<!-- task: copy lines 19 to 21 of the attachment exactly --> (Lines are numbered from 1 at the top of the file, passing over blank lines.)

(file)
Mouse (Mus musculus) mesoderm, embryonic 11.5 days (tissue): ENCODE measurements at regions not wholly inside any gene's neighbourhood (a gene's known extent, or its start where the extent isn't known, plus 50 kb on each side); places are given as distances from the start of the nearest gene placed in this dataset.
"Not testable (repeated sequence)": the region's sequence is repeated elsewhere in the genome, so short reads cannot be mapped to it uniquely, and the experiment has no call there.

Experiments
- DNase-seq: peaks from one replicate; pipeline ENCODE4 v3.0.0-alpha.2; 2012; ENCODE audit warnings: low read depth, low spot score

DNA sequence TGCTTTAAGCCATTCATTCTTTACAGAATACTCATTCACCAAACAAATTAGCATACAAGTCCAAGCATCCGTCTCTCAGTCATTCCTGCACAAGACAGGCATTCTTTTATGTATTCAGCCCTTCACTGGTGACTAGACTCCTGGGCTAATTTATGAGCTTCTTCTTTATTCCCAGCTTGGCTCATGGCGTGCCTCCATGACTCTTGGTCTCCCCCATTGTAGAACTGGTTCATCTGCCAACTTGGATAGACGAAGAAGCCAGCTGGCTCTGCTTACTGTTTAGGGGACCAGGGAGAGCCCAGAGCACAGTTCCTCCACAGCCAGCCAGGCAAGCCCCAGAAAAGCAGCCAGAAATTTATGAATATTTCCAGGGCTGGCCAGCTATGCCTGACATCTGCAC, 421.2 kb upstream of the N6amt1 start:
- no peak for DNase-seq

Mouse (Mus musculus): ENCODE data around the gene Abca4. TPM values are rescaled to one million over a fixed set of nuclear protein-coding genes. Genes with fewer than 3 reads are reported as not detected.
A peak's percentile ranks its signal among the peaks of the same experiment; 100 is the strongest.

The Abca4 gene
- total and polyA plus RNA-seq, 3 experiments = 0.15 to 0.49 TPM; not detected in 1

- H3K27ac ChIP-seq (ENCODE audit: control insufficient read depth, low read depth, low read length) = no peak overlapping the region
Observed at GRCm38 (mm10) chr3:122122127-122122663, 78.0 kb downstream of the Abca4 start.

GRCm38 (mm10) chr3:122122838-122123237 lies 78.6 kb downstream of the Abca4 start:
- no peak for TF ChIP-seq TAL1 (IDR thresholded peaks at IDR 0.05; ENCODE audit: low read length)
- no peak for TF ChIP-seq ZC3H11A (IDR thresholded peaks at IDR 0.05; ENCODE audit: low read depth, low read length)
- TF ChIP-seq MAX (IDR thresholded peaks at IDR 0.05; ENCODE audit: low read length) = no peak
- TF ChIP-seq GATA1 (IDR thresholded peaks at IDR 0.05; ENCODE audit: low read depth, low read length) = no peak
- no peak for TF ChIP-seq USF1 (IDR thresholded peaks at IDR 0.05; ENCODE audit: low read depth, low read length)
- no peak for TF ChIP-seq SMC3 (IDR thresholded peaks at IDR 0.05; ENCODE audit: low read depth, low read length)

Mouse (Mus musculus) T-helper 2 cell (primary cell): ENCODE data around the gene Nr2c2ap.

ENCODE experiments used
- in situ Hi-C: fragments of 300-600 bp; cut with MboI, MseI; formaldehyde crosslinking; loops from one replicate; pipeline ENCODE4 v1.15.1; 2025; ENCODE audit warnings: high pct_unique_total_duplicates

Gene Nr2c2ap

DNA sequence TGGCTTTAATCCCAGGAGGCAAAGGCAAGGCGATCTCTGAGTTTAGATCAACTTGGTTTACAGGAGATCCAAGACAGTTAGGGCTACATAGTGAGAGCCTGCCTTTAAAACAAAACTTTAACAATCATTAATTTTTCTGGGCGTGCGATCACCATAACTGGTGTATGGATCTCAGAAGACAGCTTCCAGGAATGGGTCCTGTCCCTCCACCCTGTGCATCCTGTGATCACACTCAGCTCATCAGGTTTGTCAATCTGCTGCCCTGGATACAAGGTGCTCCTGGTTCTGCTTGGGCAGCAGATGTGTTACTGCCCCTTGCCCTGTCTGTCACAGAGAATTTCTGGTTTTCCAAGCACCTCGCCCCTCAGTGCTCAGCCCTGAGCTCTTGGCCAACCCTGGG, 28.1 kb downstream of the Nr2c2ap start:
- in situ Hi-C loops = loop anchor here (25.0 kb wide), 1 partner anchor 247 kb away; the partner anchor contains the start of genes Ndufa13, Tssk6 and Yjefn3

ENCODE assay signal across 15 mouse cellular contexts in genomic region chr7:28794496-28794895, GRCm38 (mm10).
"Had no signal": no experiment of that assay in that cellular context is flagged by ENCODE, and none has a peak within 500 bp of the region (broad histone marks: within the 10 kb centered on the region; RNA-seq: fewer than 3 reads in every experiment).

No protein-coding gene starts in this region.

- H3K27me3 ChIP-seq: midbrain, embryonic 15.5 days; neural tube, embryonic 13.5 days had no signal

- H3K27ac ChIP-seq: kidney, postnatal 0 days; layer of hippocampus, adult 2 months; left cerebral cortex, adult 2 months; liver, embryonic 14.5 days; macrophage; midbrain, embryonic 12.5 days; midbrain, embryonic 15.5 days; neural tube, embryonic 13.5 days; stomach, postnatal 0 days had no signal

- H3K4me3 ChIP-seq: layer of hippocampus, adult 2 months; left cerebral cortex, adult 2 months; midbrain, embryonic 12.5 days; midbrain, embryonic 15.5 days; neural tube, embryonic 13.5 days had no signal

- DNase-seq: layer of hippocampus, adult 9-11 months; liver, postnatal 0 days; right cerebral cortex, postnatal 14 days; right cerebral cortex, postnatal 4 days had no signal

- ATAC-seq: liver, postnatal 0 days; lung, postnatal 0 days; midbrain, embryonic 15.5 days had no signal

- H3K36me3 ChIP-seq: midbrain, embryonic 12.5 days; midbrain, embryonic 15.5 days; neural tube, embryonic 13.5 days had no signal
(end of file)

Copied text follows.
- no peak for TF ChIP-seq SMC3 (IDR thresholded peaks at IDR 0.05; ENCODE audit: low read depth, low read length)

Mouse (Mus musculus) T-helper 2 cell (primary cell): ENCODE data around the gene Nr2c2ap.

ENCODE experiments used